Most people are aware of how a wall works, a series of bricks are installed one on top of another on a bed of mortar. The process is straightforward however it is important that the work is undertaken accurately and competently and that the wall is adequately pointed on completion. Pointing is the process of installing a final finish to the wall between the bricks which can often account for between 10 and 15% of the wall surface and so has a very important role both in making the wall aesthetically pleasing and keeping it weathertight.
If the wall is inadequately pointed this can irreparably damage buildings particularly older buildings which have softer brickwork. In this blog we will look at some of the more common styles of pointing and talk briefly about the correct way to install pointing and some of the mixes which are best for certain scenarios.
Styles of Pointing
The first style of pointing which is perhaps the most common is flush pointing, an example of which can be seen in the diagram below. In this instance cement pointing is simply installed flush with the surface of the wall.
Another common style of pointing is sometimes referred to as bucket handle or concave pointing in which the cement is installed much as it is in the case of flush pointing but a rounded tool is then used to give a concave finish.
The next style is called weather struck pointing where the cement is installed and then given an angle down and away from the face of the wall.
A less common style of pointing but one which is seen from time to time is recessed pointing where pointing is simply installed in the wall but set back from the surface and given a vertical finish.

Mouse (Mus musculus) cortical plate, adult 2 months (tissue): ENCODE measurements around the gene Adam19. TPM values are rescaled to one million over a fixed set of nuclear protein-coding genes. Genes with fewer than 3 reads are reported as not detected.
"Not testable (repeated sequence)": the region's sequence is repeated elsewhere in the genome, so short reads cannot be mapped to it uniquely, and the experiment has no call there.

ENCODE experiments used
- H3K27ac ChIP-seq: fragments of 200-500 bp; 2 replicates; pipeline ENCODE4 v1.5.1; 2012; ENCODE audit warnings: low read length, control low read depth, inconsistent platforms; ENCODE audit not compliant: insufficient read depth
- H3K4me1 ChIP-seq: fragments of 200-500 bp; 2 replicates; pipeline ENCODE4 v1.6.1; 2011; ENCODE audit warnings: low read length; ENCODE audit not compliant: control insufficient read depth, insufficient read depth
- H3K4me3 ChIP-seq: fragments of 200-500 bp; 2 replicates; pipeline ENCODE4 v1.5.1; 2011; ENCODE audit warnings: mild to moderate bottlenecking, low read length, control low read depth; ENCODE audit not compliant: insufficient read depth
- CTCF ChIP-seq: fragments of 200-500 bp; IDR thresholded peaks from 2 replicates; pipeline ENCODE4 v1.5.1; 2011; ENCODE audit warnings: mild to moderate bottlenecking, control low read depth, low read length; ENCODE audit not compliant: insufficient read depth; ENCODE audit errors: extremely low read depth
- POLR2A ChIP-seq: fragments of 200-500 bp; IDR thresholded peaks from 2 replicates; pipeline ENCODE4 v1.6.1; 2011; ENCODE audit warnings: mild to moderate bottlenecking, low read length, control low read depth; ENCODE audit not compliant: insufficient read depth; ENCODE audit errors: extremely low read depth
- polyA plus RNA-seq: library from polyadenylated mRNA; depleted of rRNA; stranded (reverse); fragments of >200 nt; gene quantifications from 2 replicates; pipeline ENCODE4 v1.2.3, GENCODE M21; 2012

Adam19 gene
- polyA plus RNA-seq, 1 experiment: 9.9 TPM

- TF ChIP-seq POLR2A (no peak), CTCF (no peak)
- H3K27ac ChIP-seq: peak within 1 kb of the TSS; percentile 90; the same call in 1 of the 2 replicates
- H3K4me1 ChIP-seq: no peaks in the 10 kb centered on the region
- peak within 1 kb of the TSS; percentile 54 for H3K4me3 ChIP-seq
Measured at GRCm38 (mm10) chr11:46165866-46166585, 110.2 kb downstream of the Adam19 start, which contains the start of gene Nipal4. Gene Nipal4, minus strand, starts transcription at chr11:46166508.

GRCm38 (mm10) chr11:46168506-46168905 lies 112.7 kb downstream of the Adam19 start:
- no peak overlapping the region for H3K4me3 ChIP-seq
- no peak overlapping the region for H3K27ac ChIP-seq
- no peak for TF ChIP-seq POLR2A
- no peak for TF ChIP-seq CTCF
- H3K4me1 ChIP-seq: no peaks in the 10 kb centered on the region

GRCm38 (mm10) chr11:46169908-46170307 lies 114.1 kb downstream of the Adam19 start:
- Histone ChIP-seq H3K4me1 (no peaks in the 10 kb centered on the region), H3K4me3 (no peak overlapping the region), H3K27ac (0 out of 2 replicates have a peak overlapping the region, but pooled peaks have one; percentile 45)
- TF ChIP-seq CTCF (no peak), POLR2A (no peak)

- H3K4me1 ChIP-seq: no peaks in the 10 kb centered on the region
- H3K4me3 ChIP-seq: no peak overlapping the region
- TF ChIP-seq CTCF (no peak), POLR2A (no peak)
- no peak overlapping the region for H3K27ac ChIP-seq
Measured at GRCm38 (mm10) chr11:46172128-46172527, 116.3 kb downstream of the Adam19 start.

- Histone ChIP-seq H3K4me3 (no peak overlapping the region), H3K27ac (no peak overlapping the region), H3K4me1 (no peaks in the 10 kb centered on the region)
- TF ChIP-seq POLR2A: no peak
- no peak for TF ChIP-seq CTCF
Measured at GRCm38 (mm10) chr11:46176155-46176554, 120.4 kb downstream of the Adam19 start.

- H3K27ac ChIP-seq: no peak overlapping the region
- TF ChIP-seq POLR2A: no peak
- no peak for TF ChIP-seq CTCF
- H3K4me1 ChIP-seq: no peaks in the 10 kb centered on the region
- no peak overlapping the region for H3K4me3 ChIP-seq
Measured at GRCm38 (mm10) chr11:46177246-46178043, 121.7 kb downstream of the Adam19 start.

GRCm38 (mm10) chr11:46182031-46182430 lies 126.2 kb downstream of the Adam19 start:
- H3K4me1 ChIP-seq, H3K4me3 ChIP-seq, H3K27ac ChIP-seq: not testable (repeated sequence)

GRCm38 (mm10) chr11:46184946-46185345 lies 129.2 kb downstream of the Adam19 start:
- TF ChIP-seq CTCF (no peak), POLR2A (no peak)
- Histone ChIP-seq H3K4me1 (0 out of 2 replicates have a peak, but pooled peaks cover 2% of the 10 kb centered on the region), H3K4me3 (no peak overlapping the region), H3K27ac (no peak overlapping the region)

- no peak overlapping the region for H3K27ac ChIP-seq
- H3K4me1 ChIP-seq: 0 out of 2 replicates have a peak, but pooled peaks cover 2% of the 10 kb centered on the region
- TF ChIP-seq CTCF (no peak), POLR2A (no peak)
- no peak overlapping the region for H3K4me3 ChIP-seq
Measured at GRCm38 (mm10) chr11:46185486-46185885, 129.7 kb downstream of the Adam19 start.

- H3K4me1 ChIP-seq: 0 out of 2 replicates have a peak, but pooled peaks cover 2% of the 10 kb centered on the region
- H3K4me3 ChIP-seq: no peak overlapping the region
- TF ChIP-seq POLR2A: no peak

Finally we look at tuck pointing. This is a less common style of pointing where the cement is given a colouring so that it looks the same as the brickwork and then whilst still wet a bead of lime putty is installed in the wall and cut to very straight lines. In this way older uneven brickwork can be made to look as if it is very uniform and so this style of pointing is more common on older walls where brickwork of the time was of lower quality and therefore uneven. This style of pointing is not particularly common and is something of a dying art.
It is important to note that when installing pointing, the old pointing must be removed fully and the mortar between brickwork ground back to at least 15 to 20 mm. In this way the new pointing which is installed will have a longer lifespan and will be less likely to fall out during the colder winter months.
When pointing older walls is not possible normally to install a sand and cement pointing mix as this will be too hard. Hard cements with old soft brickwork will cause spalling to occur and this is something that was looked at in an older blog which can be found here:https://www.thehoppspartnership.co.uk/blog/brick-d…
Therefore older brick walls will normally need a softer mortar which will allow water to dry out through the pointing rather than through the brick and in this instance it is common to use what is known as a gauged mortar. In modern terms this normally comprises of sand, cement, lime and water however in some listed buildings it will be necessary to use older styles appointing which can comprise simply of lime and sands or other aggregates.
There are also different types of sand which can be used some of which are more impervious to water penetration such as sharp sand, this is often used in roofing applications.
When using a tool to shape the pointing this has the added benefit of compacting the mortar and bringing some of the cement paste onto the surface making it better at shedding water away from its surface.
If you have any queries or concerns, feel free to give us a call.